The compact segment is the most competitive in the European market. Cars measuring around 4 meters are the top-sellers on this side of the pond. They usually offer good room for the price, and they also offer cargo space once the back seats are folded. This segment is dominated by local models, such as the VW Golf (the leader to beat) and the Ford Focus, to name two models which are familiar to our US readers. The engines of choice are usually diesels and although low-sulfur diesel has been sold in Europe for a long time, they still pollute with particulates which cause smog. Particulate filters just aren't widespread yet and are currently installed only in premium models, very much like the implementation of cathalysts in gasoline cars, which started in the '90s.

However, this is not only a matter of European automakers. Japanese and Korean manufacturers are also in this race to get their chunk of the European market. And as a sample, here's the new Toyota Auris. The European compact Toyotas are a set of three models: the Corolla sedan, the Auris hatchback and the Verso MPV. One of Toyota's latest innovations has been the D-CAT (Diesel Clean Advanced Technology) range of diesel engines which appeared in 2005 in the Euro-Accord Avensis models.Toyota's particulate filter captures combustion debris in a reservoir and when it's full, the particulates burn completely - This means that at a certain moment, a Toyota leaves a grey cloud of smoke but leaves no particulates. Of course, the system is more complex and it includes special piezoelectric injectors, gas recirculation when the engine is cold and other features which makes these engines less polluting.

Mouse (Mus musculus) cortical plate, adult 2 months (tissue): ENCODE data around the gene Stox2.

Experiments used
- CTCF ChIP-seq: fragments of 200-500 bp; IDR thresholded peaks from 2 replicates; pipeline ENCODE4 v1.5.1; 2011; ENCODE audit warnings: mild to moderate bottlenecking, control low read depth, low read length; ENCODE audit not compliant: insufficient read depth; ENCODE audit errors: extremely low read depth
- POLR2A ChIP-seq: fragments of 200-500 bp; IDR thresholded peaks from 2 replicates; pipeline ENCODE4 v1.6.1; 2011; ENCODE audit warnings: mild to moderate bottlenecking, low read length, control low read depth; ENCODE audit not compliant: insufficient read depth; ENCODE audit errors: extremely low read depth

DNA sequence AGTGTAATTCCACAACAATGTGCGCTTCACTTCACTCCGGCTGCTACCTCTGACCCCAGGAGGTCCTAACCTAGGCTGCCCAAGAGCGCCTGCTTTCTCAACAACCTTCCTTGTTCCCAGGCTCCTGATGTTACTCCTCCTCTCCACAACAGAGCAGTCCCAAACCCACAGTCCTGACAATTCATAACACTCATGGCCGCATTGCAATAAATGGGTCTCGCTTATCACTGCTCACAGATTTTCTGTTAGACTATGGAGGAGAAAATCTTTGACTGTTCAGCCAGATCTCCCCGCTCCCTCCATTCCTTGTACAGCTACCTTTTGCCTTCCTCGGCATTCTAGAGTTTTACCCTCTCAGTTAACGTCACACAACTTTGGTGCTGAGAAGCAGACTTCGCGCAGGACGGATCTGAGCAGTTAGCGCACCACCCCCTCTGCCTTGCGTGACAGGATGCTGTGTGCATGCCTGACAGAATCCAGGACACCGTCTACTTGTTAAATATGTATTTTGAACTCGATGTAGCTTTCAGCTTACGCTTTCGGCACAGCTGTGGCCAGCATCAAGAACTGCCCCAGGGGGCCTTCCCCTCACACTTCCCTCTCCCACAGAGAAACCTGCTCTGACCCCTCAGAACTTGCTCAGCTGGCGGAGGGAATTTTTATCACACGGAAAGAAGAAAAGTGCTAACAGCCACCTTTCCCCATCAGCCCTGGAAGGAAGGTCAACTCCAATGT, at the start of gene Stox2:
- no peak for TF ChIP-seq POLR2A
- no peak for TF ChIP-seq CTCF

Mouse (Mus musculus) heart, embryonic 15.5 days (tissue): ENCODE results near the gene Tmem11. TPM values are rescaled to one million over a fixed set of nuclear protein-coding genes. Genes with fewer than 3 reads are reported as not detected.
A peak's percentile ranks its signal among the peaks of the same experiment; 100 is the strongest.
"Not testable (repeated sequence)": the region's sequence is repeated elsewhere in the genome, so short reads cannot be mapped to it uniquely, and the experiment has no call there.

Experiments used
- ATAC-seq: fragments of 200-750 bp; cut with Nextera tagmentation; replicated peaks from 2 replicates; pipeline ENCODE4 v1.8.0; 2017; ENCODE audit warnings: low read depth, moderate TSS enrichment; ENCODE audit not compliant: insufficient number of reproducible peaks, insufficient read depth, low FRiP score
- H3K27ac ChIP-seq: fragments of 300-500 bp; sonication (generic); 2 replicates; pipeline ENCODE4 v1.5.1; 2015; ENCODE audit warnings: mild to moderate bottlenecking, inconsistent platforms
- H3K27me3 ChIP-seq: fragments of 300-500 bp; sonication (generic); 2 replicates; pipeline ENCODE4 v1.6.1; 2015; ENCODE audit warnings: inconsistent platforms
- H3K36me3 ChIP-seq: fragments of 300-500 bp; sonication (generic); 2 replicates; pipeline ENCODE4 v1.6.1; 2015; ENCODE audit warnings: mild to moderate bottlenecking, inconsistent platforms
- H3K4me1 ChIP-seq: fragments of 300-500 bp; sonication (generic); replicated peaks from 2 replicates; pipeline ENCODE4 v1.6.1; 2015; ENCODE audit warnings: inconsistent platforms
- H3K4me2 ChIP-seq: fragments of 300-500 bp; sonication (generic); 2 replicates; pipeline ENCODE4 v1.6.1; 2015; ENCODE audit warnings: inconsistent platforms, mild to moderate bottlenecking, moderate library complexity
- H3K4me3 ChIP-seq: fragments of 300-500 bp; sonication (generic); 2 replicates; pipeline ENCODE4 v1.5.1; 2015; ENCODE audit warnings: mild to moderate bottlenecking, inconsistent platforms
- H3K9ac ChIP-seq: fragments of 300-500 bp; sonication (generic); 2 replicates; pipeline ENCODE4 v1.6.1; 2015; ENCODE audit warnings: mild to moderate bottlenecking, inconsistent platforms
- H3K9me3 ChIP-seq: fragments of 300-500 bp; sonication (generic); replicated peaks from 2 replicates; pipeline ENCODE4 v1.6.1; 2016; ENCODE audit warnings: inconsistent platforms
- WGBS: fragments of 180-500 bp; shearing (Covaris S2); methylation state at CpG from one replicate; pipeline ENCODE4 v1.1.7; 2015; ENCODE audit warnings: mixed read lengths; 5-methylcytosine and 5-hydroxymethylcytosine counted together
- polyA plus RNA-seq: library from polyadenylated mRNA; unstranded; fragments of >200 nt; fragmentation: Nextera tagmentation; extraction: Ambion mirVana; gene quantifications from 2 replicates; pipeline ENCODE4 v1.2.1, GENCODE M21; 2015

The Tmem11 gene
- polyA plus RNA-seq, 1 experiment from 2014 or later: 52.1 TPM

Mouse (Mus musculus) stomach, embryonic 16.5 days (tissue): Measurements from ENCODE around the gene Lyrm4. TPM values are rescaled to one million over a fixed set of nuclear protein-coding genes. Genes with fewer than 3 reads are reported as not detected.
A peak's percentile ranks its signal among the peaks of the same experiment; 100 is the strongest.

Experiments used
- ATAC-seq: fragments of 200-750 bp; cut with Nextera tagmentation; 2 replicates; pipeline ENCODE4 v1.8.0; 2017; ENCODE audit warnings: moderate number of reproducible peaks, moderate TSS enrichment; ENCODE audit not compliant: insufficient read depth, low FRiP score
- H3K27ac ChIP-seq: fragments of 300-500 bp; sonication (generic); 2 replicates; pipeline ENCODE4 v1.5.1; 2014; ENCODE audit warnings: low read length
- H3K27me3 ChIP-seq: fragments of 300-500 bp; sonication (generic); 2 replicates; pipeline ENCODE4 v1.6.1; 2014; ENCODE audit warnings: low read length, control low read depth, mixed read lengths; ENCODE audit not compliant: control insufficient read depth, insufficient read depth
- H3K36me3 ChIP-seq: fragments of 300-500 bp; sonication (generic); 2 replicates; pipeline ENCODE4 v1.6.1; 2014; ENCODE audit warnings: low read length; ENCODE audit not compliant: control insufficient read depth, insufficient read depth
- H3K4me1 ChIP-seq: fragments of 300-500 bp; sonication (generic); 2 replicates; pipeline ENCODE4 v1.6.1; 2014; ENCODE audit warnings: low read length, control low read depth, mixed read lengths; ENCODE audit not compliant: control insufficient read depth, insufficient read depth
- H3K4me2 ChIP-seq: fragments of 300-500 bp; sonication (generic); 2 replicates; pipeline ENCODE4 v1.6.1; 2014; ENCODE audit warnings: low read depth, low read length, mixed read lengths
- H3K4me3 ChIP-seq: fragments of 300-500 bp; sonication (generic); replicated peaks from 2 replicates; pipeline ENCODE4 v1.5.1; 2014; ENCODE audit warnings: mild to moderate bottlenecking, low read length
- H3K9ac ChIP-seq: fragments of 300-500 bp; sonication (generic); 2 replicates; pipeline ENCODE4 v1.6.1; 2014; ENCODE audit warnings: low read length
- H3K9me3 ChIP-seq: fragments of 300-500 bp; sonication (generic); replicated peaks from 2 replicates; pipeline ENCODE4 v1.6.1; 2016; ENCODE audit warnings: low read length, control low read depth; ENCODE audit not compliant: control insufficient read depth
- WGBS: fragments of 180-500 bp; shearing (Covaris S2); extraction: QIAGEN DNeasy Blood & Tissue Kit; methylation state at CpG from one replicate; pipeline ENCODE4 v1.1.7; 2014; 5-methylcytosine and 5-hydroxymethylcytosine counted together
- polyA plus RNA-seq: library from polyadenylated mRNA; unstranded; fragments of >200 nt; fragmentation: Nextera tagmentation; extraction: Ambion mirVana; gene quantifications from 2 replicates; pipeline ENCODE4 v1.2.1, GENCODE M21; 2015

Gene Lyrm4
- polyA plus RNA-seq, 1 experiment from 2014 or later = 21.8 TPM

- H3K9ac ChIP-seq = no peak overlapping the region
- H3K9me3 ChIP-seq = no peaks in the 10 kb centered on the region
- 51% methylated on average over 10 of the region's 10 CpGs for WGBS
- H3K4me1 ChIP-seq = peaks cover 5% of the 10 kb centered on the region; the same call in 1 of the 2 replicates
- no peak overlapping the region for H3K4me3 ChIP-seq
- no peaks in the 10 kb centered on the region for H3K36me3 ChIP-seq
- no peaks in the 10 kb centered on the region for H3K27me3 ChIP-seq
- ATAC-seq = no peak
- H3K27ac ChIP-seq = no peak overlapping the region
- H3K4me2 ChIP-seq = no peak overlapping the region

You might wonder what the performance of these engines are: 2.2 liters, and two different power outputs: 177 HP and 400 Nm of torque (about 295 ft.lb), and 125 HP and 300 Nm (230 ft.lb). Although it's the Auris we're showing here today, the D-CAT range of engines are currently installed in these three compact models mentioned and the RAV-4.

[Source: Toyota]
[Edited: Of course, Toyota's middle car is the Avensis in Europe, not the Accord!. Thanks to Joseph for pointing this out]


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